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Postprandial triglyceride-rich lipoproteins promote M1/M2 microglia polarization in a fatty acid-dependent manner

AuthorsToscano, Rocío; Millán-Linares, María del Carmen ; Lemus-Conejo, Ana; Claro, Carmen; Sánchez-Margalet, Victor; Montserrat-de la Paz, Sergio
KeywordsPostprandial metabolism
Olive oil
Fatty acids
Issue Date2020
CitationJournal of Nutritional Biochemistry 75: 108248 (2020)
AbstractInhibiting M1 microglia phenotype while stimulating the M2 microglia has been suggested as a potential therapeutic approach for the treatment of neuroinflammatory diseases. Our hypothesis is that the type of dietary fatty acids (FAs) into human postprandial triglyceride-rich lipoproteins (TRLs) could modulate the plasticity of microglia. We isolated TRLs at the postprandial hypertriglyceridemic peak from blood samples of healthy volunteers after the ingestion of a meal rich in saturated FAs (SFAs), monounsaturated FAs (MUFAs) or MUFAs plus omega-3 long-chain polyunsaturated FAs. We observed that postprandial TRL-MUFAs enhance M2 microglia polarization, whereas postprandial TRL-SFAs made polarized microglia prone to an M1 phenotype. In addition, in contrast to dietary SFAs, dietary MUFAs primed for a reduced proinflammatory profile in the brain of mice fed with the different FA-enriched diets. Our study underlines a role of postprandial TRLs as a metabolic entity in regulating the plasticity of microglia and brings an understanding of the mechanisms by which dietary FAs are environmental factors fostering the innate immune responsiveness. These exciting findings open opportunities for developing nutraceutical strategies with olive oil as the principal source of MUFAs, notably oleic acid, to prevent development and progression of neuroinflammation-related diseases.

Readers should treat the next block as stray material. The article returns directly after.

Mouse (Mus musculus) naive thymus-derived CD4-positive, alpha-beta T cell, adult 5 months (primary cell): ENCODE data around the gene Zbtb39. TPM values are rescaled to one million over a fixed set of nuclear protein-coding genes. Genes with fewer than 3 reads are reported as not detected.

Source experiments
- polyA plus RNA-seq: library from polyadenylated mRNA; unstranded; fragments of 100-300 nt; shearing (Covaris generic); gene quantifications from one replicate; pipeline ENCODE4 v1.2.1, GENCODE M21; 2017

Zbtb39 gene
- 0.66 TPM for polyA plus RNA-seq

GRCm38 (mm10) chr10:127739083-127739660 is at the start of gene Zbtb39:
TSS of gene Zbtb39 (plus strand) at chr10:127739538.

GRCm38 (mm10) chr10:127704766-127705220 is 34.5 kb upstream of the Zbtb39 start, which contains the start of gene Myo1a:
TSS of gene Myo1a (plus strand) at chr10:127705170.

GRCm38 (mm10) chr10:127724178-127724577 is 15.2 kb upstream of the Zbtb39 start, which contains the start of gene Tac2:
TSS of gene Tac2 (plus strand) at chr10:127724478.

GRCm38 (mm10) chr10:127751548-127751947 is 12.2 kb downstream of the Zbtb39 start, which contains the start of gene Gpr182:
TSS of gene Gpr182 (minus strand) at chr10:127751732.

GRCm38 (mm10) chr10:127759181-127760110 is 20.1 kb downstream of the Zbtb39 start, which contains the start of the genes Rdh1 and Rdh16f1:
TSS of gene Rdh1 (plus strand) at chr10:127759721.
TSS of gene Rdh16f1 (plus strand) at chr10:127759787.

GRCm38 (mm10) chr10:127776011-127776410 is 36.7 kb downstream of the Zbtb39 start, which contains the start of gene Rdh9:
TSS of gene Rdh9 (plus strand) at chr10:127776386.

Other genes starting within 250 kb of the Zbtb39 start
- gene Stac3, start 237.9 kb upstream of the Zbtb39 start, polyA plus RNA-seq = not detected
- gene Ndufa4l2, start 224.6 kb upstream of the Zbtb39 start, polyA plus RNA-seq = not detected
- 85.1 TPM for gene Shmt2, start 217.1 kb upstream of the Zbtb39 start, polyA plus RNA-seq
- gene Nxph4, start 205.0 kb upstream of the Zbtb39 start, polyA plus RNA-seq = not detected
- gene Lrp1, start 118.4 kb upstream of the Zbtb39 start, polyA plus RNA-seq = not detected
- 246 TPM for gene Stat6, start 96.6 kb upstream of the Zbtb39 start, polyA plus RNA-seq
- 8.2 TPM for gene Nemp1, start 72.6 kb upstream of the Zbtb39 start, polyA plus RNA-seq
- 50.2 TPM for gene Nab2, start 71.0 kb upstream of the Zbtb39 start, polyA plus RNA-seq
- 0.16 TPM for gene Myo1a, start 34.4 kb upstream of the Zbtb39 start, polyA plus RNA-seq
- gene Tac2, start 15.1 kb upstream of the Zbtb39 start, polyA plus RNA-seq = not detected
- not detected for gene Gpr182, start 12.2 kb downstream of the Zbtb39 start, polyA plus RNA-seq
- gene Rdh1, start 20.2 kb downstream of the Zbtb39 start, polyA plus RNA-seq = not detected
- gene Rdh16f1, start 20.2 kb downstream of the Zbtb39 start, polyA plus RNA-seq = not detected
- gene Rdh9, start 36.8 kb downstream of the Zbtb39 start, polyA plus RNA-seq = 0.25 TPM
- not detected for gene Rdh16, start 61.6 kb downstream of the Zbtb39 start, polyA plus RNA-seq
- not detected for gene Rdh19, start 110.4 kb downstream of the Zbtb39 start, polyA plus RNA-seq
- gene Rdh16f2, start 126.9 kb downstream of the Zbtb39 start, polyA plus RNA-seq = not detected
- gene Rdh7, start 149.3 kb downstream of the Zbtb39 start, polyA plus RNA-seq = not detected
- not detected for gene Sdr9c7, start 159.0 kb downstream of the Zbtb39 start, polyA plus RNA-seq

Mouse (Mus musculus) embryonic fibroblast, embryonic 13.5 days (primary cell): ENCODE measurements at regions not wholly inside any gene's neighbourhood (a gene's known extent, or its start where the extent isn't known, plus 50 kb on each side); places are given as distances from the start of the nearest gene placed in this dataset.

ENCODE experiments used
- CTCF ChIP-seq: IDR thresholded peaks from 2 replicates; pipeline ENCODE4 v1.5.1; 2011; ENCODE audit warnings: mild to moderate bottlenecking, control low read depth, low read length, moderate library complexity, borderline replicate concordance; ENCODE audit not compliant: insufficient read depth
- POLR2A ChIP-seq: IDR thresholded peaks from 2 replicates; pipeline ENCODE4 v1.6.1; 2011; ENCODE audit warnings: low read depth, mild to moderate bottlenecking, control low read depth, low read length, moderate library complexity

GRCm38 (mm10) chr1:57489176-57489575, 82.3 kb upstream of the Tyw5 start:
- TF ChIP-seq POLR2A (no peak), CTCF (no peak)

Description6 Figuras.-- 1 Tabla
Publisher version (URL)http://dx.doi.org/10.1016/j.jnutbio.2019.108248
Identifiersdoi: 10.1016/j.jnutbio.2019.108248
issn: 0955-2863
e-issn: 1873-4847
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